Many charities are looking at the social enterprise model to see if they can grow and provide more support to their particular cause. For charities, funding is either provided by governments (who generate a reliable supply), or the public (who are vulnerable to economic cycles), or philanthropists (who can be difficult to find), all of whom control how the money is spent, but can remove support at their will.
The funding options available to charities require them to be very risk averse, which can limit growth. There’s a new trend of charities exploring social enterprise ideas, so that they can overcome their revenue constraints, and have more control over their destiny.
Social Entrepreneurs generally earn little money
Social entrepreneurs are more passionate about making an impact rather than generating a personal profit, or even earning a living wage. But a good social entrepreneur still needs to operate within the confines and benefits of a capitalist market. It’s still all about generating sales and effective marketing.
After researching various New Zealand-based social enterprises, I realised that my big idea will not be a great money earner for me personally. However, I am heartened by the upsurge of passion from a variety of people and their willingness to offer help. Most owners of social enterprises appear to earn very little, but they are more concerned about the impact they create. It’s about changing systems and mindsets.
It occurred to me that it’s not uncommon for mainstream business owners to start out by operating at a loss, then earning a small income while their business is in the initial stages of growth before they and their profits take off. Perhaps the difference is the desire to become rich and successful for one’s own benefit, instead of solely building a successful business for a good cause.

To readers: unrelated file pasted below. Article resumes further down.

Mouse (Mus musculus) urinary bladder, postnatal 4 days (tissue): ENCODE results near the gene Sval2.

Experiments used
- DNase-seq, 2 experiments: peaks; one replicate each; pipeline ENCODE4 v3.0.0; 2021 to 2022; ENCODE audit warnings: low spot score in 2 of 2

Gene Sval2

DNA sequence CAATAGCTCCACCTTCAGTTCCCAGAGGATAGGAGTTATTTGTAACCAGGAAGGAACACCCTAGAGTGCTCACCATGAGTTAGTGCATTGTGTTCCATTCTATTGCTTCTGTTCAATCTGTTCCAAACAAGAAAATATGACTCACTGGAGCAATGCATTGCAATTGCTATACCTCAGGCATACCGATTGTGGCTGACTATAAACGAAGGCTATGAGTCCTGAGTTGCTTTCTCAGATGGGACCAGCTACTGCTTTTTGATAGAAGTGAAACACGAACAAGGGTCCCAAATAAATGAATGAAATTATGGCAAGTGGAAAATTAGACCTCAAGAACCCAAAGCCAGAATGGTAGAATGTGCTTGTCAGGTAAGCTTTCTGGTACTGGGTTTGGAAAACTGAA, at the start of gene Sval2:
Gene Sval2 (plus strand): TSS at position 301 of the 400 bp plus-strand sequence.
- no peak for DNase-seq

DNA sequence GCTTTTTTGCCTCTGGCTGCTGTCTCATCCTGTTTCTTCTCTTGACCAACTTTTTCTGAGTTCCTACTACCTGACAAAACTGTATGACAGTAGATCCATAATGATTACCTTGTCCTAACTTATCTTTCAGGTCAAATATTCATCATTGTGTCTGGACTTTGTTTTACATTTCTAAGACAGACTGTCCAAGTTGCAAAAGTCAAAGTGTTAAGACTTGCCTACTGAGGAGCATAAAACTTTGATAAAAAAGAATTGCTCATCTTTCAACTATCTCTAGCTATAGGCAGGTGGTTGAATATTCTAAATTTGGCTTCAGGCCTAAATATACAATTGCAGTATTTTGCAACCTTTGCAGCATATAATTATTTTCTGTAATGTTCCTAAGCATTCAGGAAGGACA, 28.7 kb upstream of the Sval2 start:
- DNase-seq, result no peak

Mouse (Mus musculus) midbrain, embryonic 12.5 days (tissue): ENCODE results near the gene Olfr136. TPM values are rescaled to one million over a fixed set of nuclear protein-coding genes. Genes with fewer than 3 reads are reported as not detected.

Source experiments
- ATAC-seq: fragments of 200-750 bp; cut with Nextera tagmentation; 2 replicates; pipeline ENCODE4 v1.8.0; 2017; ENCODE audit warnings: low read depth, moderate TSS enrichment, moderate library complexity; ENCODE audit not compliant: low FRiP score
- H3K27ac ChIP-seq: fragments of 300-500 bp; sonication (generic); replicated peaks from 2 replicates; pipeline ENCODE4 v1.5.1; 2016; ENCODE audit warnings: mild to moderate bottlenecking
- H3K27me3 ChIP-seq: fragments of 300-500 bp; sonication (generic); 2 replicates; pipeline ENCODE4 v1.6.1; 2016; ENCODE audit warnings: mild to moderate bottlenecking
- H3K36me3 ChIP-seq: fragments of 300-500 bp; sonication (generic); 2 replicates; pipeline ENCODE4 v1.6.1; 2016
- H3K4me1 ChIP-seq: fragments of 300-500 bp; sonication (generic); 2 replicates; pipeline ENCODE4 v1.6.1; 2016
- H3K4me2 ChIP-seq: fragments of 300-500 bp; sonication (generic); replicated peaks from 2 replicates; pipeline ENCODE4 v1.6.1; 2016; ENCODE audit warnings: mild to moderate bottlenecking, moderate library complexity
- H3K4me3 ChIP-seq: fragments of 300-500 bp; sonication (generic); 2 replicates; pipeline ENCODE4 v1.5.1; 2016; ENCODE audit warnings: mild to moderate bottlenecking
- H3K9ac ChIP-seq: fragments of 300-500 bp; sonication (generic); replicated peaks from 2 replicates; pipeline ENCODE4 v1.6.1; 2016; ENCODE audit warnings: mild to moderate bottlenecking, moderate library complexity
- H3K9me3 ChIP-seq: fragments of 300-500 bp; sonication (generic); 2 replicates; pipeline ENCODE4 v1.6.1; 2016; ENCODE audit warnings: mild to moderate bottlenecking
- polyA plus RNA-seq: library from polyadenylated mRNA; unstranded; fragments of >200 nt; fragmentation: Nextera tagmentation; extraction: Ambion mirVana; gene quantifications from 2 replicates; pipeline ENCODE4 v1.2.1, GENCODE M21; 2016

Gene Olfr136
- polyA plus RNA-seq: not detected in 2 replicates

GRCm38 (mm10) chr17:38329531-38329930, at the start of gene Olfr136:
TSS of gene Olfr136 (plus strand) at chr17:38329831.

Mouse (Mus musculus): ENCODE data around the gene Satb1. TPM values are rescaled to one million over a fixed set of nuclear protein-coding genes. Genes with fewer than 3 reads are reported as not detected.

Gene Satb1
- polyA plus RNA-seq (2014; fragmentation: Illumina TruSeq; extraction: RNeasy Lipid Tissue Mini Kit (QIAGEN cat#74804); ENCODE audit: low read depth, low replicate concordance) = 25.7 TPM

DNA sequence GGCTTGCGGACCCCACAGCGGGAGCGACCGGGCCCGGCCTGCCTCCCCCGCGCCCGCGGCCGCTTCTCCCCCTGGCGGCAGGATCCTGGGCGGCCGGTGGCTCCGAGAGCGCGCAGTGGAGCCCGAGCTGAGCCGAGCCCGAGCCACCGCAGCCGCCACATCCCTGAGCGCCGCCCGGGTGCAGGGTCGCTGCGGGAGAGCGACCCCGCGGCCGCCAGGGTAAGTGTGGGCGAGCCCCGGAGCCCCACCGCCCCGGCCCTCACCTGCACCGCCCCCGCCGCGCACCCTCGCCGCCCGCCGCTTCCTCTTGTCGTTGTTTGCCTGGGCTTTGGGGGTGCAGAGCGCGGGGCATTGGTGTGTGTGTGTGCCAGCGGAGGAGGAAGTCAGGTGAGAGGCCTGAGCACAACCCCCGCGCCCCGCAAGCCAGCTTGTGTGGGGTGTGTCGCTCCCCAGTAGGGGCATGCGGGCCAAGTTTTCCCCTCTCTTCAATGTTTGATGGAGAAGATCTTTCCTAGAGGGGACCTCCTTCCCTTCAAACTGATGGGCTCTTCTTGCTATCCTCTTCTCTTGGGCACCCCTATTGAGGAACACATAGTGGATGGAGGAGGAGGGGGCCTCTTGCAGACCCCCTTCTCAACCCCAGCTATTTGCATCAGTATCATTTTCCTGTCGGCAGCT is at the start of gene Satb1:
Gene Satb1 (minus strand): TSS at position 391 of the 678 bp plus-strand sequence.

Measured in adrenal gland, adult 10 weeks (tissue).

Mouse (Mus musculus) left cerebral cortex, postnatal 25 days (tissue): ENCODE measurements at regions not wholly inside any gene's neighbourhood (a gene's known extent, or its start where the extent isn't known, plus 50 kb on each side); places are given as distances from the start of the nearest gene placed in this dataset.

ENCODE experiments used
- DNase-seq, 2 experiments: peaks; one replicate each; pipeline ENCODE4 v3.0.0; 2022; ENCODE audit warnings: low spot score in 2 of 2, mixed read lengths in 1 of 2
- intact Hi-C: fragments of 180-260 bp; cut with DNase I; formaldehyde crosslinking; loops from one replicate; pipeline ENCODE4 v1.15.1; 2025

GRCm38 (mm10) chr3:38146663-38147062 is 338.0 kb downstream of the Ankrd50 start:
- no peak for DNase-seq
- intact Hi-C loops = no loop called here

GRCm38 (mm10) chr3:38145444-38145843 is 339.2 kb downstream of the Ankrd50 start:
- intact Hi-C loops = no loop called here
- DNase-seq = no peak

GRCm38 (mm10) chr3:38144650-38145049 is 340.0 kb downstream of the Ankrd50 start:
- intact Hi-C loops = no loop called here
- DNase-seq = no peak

Social Lean Canvas Model and Funding
As social enterprises generally have a restricted budget and few assets to lean upon I had to think of a way to get going. Receiving government grants is one approach to funding, but given my organisation is new, and therefore has no track record, it’s difficult to get funding this way. I was faced with the chicken and egg scenario.
Enter the Social Lean Canvas Model, which helps a social enterprise deliver an impact on a budget, get off the ground, and test concepts. The Lean Social Model provides a small-scale business delivery model that allows you to take the risks and pursue your dreams. Testing ideas allow the validation of the business to see if it's sustainable and viable in the real world. It is the fastest, lowest risk way to develop a successful social enterprise.
Testing the Process – Engaging the Group you want to Help
Once a process is tested on a limited budget a decision can be made on whether the “Big Idea” is worth pursuing. The alternative option is to return to the drawing board for the next “Big Idea.” It’s important to be realistic, and this means choosing to invest precious time and money into a viable idea.
The other commercial concept regularly used in social enterprise is the ability to be agile. This concept means testing processes in small quantities, and adjusting where needed, to ensure the business processes are becoming more successful every day.
Another insight – ensure your social enterprise fulfils market demand and responds to competition. Effective operations, financing, and marketing campaigns, like any business, are critical for a successful non-profit.
Into the Next 90 days
I look forward to my next 90 days preparing for the impact I want to make in the social enterprise world. While the world of social enterprise continues to trend on social media, the idea of a company sharing profits or helping people and the planet is rare, but not new. There are organisations who have always been motivated to help people, animals or the planet and I am excited to add my voice and my expertise to these so that together we can re-create a better world.